• Facebook makes it easy to tell if content is spam or not by having a content team that checks it. Ninety percent of them are careful raters and will mark twenty percent of the content as spam and eighty percent as not spam. However, the people who are still there are lazy raters who will label 20% of the content as spam and the other 20% as non-spam. Let’s say that each piece of content is labeled separately, and that each rater If a rater has given four pieces of content the “good” label, how likely is it that they are a careful rater?
  • Let’s say you draw a circle and pick two chords at random. What is the probability that those chords will intersect?.
  • There is a test that can tell you for sure if you have a certain disease (Amazon Easy). There is a 1% error rate if you don’t have the disease. How likely is it that someone has the disease if they test positive?
  • That’s it! There are 50 cards of 5 different colors. Each color has cards numbered between 1 to 10. You pick 2 cards at random. Which of these is more likely: that they are not the same color or number?
  • [Tesla – Easy] A fair six-sided die is rolled twice. What is the chance of rolling a 1 on the first roll and not a 6 on the second roll?
  • [Facebook – Easy] How many rolls do you think it will take to see all six sides of a fair die?
  • Three friends in Seattle all told you it was raining, but there’s a 1/3 chance that each of them was lying. How likely is it that it will rain in Seattle? Let’s say the chance of rain in Seattle on any given day is 0. 25.
  • Let’s say you roll three dice one at a time. How likely is it that you’ll get three numbers in a row that rises in value?
  • “Bloomberg Medium”: Three ants are sitting on the edges of a triangle with equal sides. No matter what direction it is, each ant starts moving along the triangle’s edge. How likely is it that none of the ants will hit each other? What if there are k ants on each of the k corners of a polygon with equal sides?
  • [Two Sigma – Medium] How many flips of the coin do you think it will take to get two heads in a row?
  • What number of cards from a standard deck do you think you’ll draw before you see the first ace?
  • […] A and B are playing a game where A has n 1 coins and B has n coins. They both flip all of their coins. How likely is it that A will have more heads than B?
  • Let’s say you’re given an unfair coin that seems to lean more toward heads or tails. How can you generate fair odds using this coin?.
  • [Quora – Medium] Say you have N i. i. d. draws of a normal distribution with parameters μ and σ. How likely is it that k of those draws will be bigger than a certain value Y?
  • [Spotify – Hard] A fair die is rolled n times. For each r in 1, what is the chance that the biggest number rolled is r? 6?.
  • [Hard] There are n Snapchat users, and they are split into two groups, A and B. Each user in A is friends with users in B, and so on. Each person in A will pick a random person in B as their best friend, and each person in B will pick a random person in A as their best friend. People who have chosen each other are best friends with each other. How likely is it that there won’t be any best friends who are different?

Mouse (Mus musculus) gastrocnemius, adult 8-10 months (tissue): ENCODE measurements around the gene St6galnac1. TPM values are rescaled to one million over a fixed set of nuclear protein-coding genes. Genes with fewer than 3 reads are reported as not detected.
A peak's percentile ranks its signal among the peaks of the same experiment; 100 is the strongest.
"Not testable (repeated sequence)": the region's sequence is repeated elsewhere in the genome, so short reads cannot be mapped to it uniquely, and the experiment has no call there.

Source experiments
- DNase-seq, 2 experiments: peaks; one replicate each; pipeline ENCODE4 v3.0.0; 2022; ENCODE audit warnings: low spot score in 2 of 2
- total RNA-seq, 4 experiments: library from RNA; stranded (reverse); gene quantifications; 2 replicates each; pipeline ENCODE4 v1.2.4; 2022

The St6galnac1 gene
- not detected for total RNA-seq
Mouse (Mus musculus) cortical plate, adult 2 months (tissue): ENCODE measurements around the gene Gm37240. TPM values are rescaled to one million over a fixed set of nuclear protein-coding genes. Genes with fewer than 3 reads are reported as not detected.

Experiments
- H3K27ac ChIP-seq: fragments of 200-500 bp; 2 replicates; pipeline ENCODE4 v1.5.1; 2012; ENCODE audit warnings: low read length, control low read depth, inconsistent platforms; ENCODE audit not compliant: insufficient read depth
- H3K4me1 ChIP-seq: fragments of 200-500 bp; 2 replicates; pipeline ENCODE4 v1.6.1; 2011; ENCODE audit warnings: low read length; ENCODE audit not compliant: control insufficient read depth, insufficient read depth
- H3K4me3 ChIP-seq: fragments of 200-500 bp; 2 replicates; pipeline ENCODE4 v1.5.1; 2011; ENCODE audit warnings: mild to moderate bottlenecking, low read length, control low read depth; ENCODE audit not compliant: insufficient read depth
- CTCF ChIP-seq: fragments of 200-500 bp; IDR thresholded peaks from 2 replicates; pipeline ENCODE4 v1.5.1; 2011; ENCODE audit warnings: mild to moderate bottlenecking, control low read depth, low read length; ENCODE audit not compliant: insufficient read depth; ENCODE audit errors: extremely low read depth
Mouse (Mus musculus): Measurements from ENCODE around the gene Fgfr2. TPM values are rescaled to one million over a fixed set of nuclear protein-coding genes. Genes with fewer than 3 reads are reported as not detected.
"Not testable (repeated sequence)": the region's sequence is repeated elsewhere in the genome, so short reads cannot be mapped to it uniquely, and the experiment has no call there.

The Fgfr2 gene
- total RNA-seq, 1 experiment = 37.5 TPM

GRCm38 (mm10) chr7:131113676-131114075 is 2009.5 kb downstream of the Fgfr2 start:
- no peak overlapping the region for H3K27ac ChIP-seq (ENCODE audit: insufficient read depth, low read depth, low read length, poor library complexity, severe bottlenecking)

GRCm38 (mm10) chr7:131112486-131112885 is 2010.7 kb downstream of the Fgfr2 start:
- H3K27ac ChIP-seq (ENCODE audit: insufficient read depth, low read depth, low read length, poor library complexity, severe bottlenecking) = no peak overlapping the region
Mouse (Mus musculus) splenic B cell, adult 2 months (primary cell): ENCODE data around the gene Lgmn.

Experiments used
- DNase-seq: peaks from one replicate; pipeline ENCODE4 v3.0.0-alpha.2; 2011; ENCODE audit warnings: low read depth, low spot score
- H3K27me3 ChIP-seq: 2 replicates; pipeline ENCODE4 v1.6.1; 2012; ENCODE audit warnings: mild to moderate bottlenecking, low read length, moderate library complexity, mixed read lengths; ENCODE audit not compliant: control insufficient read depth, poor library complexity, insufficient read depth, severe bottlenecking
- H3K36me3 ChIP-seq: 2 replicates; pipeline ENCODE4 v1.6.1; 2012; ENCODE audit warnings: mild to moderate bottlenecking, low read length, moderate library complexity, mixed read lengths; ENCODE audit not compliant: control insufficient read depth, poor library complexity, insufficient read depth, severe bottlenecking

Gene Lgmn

• [Tesla – Hard] Let’s say a new car is about to come out. Initial data suggests that every day there is either a problem with some part of the vehicle or a chance of a crash with probability p, which means that the part needs to be replaced. Also, every vehicle that has been there for n days needs to be replaced. What is the long-term frequency of vehicle replacements?.

JP Morgan Interview Solved! | Quant Interview Questions #6


What is a lazy movie raters Netflix probability interview question?

Lazy Movie Raters [Netflix Probability Interview Question] Suppose 80% of Netflix users rate movies thumbs up 60% of the time, and thumbs down 40% of the time. However, 20% of Netflix users are “lazy”: they rate 100% of the movies they watch as good!

Why do you want to teach math interview questions?

How to answer: An interviewer wants to know that the person they hire enjoys the role of teaching maths to students. Talk about the fulfilment you gain from educating students and helping them learn skills that can benefit them throughout their lives.

Why is probability and combinatorics important?

It highlights that understanding probability and combinatorics is essential for data scientists and analysts. In your daily life, you’ll encounter situations where a grasp of probability is necessary; otherwise, you might draw incorrect conclusions.

Why should you study combinatorics?

Gain insights into commonly asked questions and learn how to articulate effective responses. Combinatorics, a fascinating branch of mathematics, is primarily concerned with the study of discrete and combinatorial objects.

How do combinatorics and number theory intersect?

Combinatorics and number theory intersect in various ways. One key intersection is the use of combinatorial methods to solve problems in number theory, such as partition function or counting the number of ways an integer can be expressed as a sum of other integers.

What can I learn in combinatorics?

Within combinatorics, you can learn about wide-ranging topics such as the following: Brilliant’s article collection is expanding to cover every topic you might encounter in any pre-collegiate math program.